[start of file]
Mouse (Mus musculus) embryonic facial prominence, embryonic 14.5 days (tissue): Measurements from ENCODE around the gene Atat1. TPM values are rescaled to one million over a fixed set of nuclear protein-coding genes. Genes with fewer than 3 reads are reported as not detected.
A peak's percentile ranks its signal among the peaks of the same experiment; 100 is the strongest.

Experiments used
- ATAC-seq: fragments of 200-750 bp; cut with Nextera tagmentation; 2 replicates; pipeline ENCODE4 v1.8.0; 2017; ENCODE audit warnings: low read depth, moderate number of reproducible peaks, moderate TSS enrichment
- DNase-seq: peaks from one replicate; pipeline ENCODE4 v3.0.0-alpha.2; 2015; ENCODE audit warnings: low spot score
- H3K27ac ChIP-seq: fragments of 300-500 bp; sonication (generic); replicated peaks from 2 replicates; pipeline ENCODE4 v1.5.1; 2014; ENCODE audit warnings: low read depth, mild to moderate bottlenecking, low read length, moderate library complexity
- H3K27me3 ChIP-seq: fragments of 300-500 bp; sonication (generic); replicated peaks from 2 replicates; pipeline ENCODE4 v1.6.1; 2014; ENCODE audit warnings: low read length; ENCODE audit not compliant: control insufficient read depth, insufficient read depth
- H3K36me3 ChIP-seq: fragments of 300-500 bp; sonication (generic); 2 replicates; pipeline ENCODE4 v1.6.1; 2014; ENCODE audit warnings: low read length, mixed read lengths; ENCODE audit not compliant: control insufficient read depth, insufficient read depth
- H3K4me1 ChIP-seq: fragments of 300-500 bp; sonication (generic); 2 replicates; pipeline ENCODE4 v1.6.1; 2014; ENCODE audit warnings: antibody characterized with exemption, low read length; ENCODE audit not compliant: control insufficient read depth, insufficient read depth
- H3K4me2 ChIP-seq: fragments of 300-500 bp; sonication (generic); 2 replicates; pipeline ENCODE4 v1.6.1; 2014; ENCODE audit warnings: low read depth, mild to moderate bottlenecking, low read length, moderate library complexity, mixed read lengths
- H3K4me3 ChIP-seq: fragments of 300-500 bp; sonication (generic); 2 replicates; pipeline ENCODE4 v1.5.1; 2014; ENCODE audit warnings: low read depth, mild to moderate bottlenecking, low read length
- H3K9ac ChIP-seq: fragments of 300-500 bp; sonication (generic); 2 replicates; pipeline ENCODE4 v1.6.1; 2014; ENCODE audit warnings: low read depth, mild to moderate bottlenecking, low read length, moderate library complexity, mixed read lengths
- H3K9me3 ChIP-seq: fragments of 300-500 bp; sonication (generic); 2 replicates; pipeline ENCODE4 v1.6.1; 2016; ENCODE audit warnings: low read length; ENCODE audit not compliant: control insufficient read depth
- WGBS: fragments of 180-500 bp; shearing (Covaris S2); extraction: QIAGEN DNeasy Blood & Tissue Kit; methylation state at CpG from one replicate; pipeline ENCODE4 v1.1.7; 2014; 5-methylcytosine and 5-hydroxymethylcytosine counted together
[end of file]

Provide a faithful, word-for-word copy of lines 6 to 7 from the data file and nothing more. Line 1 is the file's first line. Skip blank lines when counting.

- H3K27ac ChIP-seq: fragments of 300-500 bp; sonication (generic); replicated peaks from 2 replicates; pipeline ENCODE4 v1.5.1; 2014; ENCODE audit warnings: low read depth, mild to moderate bottlenecking, low read length, moderate library complexity
- H3K27me3 ChIP-seq: fragments of 300-500 bp; sonication (generic); replicated peaks from 2 replicates; pipeline ENCODE4 v1.6.1; 2014; ENCODE audit warnings: low read length; ENCODE audit not compliant: control insufficient read depth, insufficient read depth